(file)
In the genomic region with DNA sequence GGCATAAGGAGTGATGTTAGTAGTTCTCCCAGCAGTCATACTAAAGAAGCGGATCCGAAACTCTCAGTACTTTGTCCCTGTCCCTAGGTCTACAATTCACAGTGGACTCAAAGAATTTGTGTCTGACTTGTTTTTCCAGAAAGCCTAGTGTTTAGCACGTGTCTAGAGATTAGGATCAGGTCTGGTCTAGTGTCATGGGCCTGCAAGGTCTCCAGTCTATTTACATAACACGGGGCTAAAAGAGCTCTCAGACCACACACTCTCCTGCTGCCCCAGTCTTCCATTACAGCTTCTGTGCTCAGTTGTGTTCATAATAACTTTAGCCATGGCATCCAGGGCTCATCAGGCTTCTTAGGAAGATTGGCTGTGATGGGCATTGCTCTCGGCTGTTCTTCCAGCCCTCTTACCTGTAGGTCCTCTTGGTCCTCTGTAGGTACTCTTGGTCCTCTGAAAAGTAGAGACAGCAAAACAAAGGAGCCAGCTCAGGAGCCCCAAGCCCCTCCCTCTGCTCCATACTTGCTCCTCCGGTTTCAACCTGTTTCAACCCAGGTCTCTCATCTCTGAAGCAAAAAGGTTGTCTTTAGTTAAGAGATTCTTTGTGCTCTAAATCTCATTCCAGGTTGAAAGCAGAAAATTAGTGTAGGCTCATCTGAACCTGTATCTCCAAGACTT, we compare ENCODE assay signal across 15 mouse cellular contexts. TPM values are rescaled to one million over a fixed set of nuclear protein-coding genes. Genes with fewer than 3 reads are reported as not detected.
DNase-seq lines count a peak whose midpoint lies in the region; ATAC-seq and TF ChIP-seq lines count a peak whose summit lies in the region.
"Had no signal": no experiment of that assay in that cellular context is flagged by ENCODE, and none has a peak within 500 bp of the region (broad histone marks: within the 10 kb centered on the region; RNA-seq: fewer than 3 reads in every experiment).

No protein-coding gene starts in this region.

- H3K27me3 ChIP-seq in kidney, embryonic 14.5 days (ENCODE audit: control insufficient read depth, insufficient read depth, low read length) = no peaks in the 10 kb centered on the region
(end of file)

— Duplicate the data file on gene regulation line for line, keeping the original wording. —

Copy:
In the genomic region with DNA sequence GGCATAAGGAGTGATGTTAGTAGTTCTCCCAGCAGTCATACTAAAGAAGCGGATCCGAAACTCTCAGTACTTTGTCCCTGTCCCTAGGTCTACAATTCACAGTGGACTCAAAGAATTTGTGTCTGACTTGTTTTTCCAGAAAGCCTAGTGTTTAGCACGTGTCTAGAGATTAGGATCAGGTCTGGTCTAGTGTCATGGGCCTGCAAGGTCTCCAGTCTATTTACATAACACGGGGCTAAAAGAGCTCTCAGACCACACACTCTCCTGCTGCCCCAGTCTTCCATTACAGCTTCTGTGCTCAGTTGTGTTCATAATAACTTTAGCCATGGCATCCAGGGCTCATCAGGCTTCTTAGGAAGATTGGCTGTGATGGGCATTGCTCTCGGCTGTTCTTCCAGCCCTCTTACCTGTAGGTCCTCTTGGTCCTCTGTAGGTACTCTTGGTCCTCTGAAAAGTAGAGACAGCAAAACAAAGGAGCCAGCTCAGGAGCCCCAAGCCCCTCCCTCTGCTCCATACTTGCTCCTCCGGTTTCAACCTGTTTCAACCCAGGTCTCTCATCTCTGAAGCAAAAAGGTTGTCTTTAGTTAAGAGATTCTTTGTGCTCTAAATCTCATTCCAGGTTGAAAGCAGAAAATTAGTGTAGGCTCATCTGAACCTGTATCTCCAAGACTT, we compare ENCODE assay signal across 15 mouse cellular contexts. TPM values are rescaled to one million over a fixed set of nuclear protein-coding genes. Genes with fewer than 3 reads are reported as not detected.
DNase-seq lines count a peak whose midpoint lies in the region; ATAC-seq and TF ChIP-seq lines count a peak whose summit lies in the region.
"Had no signal": no experiment of that assay in that cellular context is flagged by ENCODE, and none has a peak within 500 bp of the region (broad histone marks: within the 10 kb centered on the region; RNA-seq: fewer than 3 reads in every experiment).

No protein-coding gene starts in this region.

- H3K27me3 ChIP-seq in kidney, embryonic 14.5 days (ENCODE audit: control insufficient read depth, insufficient read depth, low read length) = no peaks in the 10 kb centered on the region